New DUI law has ma­jor flaw

The Oklahoman (Sunday) - - FRONT PAGE - BY RANDY EL­LIS Staff Writer rel­lis@ok­la­

Ok­la­homa’s new DUI law has a glar­ing weak­ness.

Re­gard­less of whether sus­pects are ar­rested for drunken driv­ing or driv­ing un­der the in­flu­ence of drugs, the new law re­lies on ig­ni­tion in­ter­lock de­vices to de­ter re­peat of­fenses while sus­pects par­tic­i­pate in ed­u­ca­tional pro­grams de­signed to per­ma­nently change their be­hav­ior.

Here’s the prob­lem: Ig­ni­tion in­ter­lock de­vices will only pre­vent a ve­hi­cle from start­ing if it de­tects al­co­hol on the per­son’s breath. If the per­son is high on heroin, co­caine, mar­i­juana, pain pills or an as­sort­ment of other drugs, the per­son can blow into the de­vice and the ve­hi­cle will start as if noth­ing is wrong.

“That’s been an is­sue for years,” ac­knowl­edged state Rep. Scott Biggs, House au­thor of the DUI bill.

It soon could be­come more of an is­sue if a state ques­tion to lib­er­al­ize Ok­la­homa’s mar­i­juana laws is ap­proved by vot­ers, he said.

“I don’t know of a good an­swer to that, yet, and the peo­ple I’ve talked to still don’t have a good an­swer,” Biggs said.

Brian Mor­ton, an Ok­la­homa City DUI at­tor­ney who is ask­ing Ok­la­homa’s Supreme Court to de­clare the new DUI law un­con­sti­tu­tional, ques­tions the value of re­quir­ing ig­ni­tion in­ter­lock de­vices for in­di­vid­u­als ar­rested for driv­ing while high on drugs.

“It’s (fi­nan­cially) puni­tive at that point,” Mor­ton said. “It does noth­ing to stop some­body from fur­ther driv­ing un­der the in­flu­ence of drugs.”

Fi­nan­cial costs vary de­pend­ing upon the in­ter­lock provider,

but one lo­cal provider quoted a price of $137.25 for the in­stal­la­tion of the de­vice on a car that uses a key to start plus a $75.25 monthly fee for the du­ra­tion of time the de­vice is in use. The in­stal­la­tion price was $25 more on a ve­hi­cle with a push but­ton start.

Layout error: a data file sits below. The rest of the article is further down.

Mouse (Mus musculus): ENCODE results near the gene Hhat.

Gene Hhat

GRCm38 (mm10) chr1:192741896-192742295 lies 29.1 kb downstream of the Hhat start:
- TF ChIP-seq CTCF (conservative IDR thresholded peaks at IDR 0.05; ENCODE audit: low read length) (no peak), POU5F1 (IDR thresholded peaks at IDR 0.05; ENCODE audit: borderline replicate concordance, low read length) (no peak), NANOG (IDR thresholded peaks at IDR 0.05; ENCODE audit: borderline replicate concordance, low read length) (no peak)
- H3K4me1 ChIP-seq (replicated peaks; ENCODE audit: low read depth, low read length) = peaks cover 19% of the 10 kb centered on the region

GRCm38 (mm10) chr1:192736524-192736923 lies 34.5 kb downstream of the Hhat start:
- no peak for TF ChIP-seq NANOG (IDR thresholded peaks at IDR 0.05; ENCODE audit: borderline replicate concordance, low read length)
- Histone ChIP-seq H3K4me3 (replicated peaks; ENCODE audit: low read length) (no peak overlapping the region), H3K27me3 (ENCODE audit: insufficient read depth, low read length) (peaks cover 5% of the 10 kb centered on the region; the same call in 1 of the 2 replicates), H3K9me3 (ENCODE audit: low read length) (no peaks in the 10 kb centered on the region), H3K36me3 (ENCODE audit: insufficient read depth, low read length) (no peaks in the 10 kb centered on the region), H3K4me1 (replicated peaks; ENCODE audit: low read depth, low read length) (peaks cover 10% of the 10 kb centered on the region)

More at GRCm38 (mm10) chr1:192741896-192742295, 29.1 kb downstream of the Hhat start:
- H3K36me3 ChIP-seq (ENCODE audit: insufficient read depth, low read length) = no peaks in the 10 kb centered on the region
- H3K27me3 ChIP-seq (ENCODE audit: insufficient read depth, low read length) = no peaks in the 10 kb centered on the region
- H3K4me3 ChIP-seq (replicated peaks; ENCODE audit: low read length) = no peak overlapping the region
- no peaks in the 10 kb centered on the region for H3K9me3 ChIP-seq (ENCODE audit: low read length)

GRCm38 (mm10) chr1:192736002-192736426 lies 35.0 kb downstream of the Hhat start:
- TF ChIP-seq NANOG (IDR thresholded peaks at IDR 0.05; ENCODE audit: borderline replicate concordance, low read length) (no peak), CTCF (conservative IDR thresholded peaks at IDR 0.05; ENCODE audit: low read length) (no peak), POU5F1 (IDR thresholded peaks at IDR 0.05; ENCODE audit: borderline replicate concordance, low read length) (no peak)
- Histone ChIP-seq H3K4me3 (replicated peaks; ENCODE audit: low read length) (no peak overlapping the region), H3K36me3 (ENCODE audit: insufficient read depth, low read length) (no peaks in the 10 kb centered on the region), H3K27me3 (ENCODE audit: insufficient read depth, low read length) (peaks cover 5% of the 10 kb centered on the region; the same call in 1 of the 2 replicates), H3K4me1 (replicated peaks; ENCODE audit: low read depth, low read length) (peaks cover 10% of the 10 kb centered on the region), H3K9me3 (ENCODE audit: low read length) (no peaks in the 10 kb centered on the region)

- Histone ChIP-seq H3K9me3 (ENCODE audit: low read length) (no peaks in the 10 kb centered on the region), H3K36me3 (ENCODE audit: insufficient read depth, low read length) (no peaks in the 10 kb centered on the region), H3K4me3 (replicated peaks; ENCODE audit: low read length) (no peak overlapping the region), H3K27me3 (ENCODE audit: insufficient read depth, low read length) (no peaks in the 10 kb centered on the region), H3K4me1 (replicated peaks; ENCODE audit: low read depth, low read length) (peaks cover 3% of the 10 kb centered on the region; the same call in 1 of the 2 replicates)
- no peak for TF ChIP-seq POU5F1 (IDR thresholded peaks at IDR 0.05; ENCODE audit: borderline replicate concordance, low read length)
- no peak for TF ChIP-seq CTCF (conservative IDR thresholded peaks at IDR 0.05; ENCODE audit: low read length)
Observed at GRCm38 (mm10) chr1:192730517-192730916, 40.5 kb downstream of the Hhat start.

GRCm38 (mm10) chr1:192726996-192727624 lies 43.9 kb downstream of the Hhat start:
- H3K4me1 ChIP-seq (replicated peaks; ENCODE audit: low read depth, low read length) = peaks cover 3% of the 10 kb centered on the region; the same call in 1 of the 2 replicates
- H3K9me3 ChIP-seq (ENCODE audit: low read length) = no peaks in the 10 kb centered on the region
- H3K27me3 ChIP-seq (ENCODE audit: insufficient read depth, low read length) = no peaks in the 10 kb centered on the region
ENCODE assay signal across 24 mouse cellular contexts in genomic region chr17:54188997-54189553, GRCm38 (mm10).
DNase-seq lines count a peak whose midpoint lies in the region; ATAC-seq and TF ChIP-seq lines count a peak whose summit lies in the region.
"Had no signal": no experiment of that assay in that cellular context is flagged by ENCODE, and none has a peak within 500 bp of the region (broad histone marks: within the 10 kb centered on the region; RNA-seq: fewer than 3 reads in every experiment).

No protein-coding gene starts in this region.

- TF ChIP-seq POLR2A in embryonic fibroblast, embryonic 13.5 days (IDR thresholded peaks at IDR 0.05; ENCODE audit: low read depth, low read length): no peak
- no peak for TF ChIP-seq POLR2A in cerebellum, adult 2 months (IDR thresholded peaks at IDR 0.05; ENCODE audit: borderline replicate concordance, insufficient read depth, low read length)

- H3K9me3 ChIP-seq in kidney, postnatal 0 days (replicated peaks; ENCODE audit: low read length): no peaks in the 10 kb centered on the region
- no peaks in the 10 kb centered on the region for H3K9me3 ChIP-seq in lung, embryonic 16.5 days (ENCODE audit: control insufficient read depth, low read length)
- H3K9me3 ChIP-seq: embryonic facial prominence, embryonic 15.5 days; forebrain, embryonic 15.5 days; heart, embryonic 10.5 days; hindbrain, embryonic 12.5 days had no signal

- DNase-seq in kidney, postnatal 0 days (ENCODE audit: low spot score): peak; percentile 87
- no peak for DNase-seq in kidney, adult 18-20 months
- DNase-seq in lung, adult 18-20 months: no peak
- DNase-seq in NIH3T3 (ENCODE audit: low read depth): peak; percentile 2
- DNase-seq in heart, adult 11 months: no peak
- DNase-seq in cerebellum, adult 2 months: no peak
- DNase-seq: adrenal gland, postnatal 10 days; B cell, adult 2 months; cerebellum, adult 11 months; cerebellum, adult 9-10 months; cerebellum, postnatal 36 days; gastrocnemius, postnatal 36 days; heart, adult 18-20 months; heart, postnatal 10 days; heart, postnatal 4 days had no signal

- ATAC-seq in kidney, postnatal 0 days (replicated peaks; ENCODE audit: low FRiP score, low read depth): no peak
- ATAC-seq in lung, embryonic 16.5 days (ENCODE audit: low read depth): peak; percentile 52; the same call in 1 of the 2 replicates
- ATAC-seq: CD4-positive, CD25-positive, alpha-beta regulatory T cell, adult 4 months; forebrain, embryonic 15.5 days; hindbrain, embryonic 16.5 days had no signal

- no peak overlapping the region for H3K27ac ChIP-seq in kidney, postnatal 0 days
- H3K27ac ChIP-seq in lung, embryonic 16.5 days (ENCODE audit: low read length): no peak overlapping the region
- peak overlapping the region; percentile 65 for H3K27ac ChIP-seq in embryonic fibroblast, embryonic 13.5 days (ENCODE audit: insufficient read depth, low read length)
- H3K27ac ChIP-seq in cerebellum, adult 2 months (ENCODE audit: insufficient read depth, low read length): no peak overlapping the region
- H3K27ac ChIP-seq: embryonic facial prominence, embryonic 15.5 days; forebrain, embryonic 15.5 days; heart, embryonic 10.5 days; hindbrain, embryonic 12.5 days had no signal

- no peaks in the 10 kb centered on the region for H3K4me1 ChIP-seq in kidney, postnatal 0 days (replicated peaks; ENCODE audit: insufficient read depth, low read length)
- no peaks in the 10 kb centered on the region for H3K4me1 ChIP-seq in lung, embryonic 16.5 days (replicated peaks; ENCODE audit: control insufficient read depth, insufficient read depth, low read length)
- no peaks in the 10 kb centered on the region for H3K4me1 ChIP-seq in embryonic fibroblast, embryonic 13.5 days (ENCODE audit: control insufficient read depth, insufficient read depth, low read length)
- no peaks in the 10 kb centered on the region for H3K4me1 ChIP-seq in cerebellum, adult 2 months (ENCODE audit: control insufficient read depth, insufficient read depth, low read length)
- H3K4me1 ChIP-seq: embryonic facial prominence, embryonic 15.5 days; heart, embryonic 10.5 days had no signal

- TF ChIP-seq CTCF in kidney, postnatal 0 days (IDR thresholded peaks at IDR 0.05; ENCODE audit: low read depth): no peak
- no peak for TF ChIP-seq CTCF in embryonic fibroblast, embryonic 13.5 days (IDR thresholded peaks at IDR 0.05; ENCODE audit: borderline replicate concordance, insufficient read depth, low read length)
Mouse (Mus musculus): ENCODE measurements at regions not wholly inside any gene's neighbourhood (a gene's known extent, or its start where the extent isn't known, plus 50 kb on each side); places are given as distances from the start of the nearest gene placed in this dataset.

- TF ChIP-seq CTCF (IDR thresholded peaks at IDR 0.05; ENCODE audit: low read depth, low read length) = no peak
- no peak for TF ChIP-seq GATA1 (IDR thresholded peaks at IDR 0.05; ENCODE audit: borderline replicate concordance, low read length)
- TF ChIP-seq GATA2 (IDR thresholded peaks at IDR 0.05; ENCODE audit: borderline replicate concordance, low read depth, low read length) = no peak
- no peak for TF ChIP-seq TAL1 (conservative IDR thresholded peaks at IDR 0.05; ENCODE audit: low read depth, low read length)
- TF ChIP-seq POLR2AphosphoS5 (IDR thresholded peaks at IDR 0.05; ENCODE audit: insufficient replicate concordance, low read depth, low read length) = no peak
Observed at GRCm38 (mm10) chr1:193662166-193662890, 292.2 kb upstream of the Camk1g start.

With some com­pa­nies, there have been com­plaints of hid­den fees.

So what is the logic in re­quir­ing an in­ter­lock de­vice for some­one ar­rested for driv­ing while high on drugs?

At first glance, “it doesn’t make a lot of sci­en­tific sense,” ac­knowl­edged Dr. Ken­neth Blick, chair­man of the Board of Tests for Al­co­hol and Drug In­flu­ence.

How­ever, Blick, Biggs and Kevin Behrens, di­rec­tor of Ok­la­homa’s Board of Tests for Al­co­hol and Drug In­flu­ence, all said in­ter­lock de­vices aren’t to­tally use­less in keep­ing driv­ers high on drugs off the road.

“I think the think­ing there is that peo­ple who abuse drugs also tend

to abuse al­co­hol,” Blick said.

Stud­ies have shown that to be the case, Behrens and Biggs agreed.

The in­ter­lock de­vices won’t de­tect drugs, but if the per­son also has been drink­ing ex­ces­sively, the de­vice will de­tect that and pre­vent the ve­hi­cle from start­ing, they said.

“You’ve got to do some­thing,” Blick said.

Just the in­con­ve­nience and ex­pense of hav­ing to deal with an ig­ni­tion in­ter­lock de­vice “should dis­cour­age some­body from a re­peat of­fense and it cer­tainly should keep them from us­ing al­co­hol along with what­ever their drug of choice might be,” Blick said.

Tech­nol­ogy cur­rently is a lim­it­ing fac­tor, he said.

“We haven’t re­ally per­fected an in­ter­lock type de­vice for in­tox­i­cat­ing sub­stances, es­pe­cially the opi­ates and mar­i­juana yet, and of course that’s the big scary deal in those states that have le­gal­ized mar­i­juana,” Blick said. “You cer­tainly don’t want to face some head­lights on a dark road late at night with some­body high on mar­i­juana.”

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